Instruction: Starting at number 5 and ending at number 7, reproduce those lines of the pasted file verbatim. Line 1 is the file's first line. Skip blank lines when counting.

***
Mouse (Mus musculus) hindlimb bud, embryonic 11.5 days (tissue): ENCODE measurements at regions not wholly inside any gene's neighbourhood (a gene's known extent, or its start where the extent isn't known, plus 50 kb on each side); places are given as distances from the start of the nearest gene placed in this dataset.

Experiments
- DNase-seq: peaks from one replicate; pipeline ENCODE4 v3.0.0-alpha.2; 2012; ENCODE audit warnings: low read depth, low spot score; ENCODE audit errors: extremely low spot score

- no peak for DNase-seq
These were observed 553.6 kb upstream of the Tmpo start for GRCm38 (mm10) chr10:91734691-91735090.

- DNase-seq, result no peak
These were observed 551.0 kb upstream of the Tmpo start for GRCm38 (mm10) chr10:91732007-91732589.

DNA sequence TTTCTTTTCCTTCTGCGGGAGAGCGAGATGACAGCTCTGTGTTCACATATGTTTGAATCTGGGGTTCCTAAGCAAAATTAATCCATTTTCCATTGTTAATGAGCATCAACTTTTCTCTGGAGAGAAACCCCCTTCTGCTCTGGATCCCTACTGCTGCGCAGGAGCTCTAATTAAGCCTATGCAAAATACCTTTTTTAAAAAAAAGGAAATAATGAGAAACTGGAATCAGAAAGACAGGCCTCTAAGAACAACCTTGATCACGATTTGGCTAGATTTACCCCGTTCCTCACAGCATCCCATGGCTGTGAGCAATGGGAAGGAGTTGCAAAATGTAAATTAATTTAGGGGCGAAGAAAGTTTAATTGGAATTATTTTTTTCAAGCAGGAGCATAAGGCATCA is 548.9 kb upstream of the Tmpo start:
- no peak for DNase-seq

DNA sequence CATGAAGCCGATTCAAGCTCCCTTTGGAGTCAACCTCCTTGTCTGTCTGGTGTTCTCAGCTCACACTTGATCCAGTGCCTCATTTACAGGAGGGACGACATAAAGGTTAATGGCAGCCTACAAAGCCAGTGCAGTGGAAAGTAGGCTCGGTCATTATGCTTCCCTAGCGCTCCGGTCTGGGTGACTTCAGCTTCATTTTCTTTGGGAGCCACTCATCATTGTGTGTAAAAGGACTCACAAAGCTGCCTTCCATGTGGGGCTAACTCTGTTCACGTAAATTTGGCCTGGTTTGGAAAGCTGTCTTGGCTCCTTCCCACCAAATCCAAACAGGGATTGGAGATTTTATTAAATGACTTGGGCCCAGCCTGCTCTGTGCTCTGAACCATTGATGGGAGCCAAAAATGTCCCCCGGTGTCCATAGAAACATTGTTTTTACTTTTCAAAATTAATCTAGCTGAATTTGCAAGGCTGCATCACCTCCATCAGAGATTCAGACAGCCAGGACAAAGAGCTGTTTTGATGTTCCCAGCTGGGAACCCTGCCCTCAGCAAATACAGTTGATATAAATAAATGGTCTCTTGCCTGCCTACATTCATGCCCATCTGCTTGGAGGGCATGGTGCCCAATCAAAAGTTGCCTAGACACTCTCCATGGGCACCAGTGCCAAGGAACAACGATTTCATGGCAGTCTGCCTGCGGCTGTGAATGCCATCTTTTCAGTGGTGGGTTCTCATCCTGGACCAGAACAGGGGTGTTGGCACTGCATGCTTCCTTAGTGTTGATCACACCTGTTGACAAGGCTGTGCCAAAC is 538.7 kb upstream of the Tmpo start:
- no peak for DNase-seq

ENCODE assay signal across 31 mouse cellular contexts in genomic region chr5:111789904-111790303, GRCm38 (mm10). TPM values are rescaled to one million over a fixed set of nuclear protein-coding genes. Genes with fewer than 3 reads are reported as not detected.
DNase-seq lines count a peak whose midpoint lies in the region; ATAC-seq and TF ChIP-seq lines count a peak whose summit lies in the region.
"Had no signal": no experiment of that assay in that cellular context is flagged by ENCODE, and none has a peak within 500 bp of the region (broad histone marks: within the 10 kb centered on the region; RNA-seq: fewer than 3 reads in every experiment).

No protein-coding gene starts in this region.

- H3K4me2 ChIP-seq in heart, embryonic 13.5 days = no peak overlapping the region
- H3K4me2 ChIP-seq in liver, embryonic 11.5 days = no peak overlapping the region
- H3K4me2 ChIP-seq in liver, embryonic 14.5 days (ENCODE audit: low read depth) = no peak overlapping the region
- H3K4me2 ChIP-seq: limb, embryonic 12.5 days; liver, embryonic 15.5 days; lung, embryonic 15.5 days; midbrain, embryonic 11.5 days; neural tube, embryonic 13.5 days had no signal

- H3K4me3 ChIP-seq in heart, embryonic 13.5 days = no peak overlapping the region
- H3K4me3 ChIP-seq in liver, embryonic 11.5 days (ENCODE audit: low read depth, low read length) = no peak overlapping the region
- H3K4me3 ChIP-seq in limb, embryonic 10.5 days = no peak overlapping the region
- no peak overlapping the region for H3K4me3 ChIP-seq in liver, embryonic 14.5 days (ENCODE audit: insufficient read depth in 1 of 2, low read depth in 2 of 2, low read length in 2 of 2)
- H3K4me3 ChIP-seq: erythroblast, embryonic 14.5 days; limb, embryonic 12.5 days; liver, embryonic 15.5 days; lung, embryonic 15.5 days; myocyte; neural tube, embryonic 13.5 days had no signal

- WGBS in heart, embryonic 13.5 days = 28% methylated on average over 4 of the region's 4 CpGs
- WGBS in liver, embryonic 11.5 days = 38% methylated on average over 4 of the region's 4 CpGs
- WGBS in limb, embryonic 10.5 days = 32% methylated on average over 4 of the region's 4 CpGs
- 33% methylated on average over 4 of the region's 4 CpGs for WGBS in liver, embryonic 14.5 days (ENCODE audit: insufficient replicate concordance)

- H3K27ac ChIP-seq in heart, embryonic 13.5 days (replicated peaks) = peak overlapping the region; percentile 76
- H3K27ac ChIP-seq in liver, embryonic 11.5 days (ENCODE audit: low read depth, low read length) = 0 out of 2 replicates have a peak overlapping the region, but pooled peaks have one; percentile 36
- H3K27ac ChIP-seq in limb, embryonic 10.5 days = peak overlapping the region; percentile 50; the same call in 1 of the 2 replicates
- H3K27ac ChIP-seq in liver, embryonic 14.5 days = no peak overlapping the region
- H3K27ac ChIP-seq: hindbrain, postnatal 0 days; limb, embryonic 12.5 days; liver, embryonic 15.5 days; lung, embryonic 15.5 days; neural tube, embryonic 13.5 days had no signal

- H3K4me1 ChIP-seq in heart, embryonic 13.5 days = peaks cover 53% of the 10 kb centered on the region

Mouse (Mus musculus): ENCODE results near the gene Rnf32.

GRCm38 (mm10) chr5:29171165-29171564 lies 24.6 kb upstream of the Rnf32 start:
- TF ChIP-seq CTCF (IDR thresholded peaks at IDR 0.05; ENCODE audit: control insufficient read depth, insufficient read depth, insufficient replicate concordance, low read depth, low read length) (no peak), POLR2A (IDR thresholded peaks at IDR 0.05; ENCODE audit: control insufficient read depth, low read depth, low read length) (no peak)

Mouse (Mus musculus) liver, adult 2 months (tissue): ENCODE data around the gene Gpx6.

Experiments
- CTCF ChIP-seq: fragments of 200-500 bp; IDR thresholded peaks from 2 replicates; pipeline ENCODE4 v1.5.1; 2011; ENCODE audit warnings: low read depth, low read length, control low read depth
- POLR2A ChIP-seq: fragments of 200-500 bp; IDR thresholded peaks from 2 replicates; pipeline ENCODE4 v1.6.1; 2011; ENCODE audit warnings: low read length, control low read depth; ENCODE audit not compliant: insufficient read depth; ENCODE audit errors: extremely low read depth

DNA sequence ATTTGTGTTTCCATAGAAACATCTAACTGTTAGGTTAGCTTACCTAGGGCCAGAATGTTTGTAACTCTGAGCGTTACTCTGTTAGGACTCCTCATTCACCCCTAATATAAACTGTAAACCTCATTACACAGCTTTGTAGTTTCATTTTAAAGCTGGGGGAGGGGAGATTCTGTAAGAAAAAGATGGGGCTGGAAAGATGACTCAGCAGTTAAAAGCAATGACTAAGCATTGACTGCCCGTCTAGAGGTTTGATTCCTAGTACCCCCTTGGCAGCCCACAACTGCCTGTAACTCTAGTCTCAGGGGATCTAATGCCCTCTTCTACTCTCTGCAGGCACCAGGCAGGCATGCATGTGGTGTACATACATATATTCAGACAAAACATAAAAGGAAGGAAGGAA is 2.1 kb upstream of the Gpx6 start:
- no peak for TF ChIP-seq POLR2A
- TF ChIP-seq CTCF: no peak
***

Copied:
These were observed 553.6 kb upstream of the Tmpo start for GRCm38 (mm10) chr10:91734691-91735090.

- DNase-seq, result no peak
These were observed 551.0 kb upstream of the Tmpo start for GRCm38 (mm10) chr10:91732007-91732589.